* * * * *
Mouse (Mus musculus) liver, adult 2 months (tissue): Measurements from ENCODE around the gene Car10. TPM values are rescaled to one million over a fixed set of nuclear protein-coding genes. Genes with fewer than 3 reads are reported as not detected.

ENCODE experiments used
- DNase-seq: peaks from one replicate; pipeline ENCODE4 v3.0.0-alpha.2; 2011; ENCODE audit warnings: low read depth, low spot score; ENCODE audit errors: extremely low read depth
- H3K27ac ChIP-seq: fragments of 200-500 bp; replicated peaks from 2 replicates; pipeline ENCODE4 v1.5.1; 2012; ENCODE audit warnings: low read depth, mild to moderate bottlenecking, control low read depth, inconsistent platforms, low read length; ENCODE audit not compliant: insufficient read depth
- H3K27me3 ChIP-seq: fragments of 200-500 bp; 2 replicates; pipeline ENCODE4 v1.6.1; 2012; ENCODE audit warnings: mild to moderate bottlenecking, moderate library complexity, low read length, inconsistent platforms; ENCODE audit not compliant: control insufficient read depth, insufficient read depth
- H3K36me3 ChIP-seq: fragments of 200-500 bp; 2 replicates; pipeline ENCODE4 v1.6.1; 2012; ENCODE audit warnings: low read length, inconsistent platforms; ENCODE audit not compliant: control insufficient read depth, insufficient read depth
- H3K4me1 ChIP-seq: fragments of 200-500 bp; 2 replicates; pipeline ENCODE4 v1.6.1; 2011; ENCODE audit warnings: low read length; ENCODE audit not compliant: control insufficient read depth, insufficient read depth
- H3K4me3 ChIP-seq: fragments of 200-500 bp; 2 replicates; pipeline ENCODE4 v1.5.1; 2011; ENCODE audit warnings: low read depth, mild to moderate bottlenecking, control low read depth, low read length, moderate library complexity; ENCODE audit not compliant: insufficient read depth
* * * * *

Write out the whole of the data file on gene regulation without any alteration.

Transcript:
Mouse (Mus musculus) liver, adult 2 months (tissue): Measurements from ENCODE around the gene Car10. TPM values are rescaled to one million over a fixed set of nuclear protein-coding genes. Genes with fewer than 3 reads are reported as not detected.

ENCODE experiments used
- DNase-seq: peaks from one replicate; pipeline ENCODE4 v3.0.0-alpha.2; 2011; ENCODE audit warnings: low read depth, low spot score; ENCODE audit errors: extremely low read depth
- H3K27ac ChIP-seq: fragments of 200-500 bp; replicated peaks from 2 replicates; pipeline ENCODE4 v1.5.1; 2012; ENCODE audit warnings: low read depth, mild to moderate bottlenecking, control low read depth, inconsistent platforms, low read length; ENCODE audit not compliant: insufficient read depth
- H3K27me3 ChIP-seq: fragments of 200-500 bp; 2 replicates; pipeline ENCODE4 v1.6.1; 2012; ENCODE audit warnings: mild to moderate bottlenecking, moderate library complexity, low read length, inconsistent platforms; ENCODE audit not compliant: control insufficient read depth, insufficient read depth
- H3K36me3 ChIP-seq: fragments of 200-500 bp; 2 replicates; pipeline ENCODE4 v1.6.1; 2012; ENCODE audit warnings: low read length, inconsistent platforms; ENCODE audit not compliant: control insufficient read depth, insufficient read depth
- H3K4me1 ChIP-seq: fragments of 200-500 bp; 2 replicates; pipeline ENCODE4 v1.6.1; 2011; ENCODE audit warnings: low read length; ENCODE audit not compliant: control insufficient read depth, insufficient read depth
- H3K4me3 ChIP-seq: fragments of 200-500 bp; 2 replicates; pipeline ENCODE4 v1.5.1; 2011; ENCODE audit warnings: low read depth, mild to moderate bottlenecking, control low read depth, low read length, moderate library complexity; ENCODE audit not compliant: insufficient read depth